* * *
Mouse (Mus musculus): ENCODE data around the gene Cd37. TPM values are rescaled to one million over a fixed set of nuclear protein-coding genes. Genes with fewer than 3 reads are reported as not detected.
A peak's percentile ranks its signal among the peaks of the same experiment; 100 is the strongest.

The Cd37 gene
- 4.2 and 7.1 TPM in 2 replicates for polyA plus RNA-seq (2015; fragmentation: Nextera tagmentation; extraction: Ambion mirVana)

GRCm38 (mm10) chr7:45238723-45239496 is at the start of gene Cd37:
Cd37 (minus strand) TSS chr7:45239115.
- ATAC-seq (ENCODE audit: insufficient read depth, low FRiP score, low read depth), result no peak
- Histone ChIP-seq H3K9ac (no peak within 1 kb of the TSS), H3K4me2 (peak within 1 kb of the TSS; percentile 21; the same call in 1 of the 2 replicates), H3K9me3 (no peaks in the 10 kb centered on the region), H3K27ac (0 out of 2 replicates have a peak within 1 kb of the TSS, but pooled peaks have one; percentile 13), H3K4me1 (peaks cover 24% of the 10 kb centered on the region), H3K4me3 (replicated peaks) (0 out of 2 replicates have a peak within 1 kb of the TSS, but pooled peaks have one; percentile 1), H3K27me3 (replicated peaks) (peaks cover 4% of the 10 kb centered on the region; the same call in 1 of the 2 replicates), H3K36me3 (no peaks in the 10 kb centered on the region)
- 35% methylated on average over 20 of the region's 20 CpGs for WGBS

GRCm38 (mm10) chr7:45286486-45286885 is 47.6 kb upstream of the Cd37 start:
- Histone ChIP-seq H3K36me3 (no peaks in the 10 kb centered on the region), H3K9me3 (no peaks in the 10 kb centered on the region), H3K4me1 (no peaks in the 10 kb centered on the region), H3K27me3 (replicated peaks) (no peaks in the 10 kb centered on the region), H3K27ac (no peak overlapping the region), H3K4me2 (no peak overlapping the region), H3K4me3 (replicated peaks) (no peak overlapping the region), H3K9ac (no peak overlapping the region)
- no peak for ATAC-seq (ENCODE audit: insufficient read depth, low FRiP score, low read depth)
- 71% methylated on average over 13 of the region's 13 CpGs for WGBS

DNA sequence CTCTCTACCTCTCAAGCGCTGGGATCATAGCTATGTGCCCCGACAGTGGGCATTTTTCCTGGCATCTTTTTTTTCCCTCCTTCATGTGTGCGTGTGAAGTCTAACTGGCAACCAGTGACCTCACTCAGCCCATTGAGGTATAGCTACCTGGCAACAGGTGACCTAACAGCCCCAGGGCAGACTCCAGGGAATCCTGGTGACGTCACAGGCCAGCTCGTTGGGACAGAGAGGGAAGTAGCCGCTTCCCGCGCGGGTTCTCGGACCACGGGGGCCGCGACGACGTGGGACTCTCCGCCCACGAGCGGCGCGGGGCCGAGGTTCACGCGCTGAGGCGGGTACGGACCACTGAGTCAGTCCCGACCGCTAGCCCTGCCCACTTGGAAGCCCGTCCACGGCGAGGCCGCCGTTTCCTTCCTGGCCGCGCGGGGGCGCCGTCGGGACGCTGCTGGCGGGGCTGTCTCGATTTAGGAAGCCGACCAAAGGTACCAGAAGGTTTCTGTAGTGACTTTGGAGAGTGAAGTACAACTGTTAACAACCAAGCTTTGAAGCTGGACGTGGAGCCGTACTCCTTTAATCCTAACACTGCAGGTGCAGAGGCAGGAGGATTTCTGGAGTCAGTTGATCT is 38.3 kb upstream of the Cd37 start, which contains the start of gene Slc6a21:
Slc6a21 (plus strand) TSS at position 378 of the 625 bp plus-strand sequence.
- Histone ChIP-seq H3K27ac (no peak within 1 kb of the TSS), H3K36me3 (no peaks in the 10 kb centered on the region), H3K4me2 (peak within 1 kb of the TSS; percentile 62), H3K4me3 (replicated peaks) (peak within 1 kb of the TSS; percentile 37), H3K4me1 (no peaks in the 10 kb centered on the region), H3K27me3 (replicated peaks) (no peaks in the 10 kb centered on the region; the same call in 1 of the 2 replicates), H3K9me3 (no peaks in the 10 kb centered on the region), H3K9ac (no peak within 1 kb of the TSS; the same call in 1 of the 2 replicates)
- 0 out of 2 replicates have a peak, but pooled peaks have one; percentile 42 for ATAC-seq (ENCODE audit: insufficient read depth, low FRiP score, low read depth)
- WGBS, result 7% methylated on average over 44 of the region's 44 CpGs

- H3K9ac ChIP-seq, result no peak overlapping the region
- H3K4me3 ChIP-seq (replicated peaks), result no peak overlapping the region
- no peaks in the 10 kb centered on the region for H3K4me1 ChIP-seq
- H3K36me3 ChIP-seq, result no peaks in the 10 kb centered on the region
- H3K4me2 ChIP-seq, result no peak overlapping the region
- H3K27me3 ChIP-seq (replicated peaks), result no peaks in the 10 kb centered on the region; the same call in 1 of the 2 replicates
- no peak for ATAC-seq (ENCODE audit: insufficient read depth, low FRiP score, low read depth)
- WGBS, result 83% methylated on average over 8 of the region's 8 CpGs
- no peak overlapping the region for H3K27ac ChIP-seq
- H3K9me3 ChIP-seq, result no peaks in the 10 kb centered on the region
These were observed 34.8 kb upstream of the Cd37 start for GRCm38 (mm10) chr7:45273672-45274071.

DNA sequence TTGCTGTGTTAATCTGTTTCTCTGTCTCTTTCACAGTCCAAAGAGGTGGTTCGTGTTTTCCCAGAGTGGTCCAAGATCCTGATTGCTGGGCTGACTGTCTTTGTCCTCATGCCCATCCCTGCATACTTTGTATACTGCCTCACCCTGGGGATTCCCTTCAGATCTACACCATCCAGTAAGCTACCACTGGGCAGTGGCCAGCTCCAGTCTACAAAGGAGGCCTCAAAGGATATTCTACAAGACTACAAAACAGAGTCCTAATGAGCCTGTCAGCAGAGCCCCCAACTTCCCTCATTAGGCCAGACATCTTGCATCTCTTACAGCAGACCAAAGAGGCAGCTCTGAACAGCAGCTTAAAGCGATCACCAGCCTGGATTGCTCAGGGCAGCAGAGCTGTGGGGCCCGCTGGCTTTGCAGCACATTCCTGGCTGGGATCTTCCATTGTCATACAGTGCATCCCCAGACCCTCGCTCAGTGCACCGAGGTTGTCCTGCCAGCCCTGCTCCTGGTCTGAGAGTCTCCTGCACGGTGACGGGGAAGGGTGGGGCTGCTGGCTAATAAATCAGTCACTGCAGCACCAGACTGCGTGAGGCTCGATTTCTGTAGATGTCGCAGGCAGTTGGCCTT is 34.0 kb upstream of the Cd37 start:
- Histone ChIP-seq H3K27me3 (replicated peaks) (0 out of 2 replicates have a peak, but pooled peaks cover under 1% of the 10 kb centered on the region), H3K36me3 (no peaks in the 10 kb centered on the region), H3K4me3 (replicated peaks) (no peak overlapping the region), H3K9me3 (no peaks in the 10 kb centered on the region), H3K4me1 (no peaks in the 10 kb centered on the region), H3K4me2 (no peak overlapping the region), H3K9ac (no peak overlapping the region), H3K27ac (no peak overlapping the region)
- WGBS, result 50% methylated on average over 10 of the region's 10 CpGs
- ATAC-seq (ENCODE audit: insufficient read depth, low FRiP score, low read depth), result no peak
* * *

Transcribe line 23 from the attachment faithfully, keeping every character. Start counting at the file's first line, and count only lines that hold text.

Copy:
- H3K4me2 ChIP-seq, result no peak overlapping the region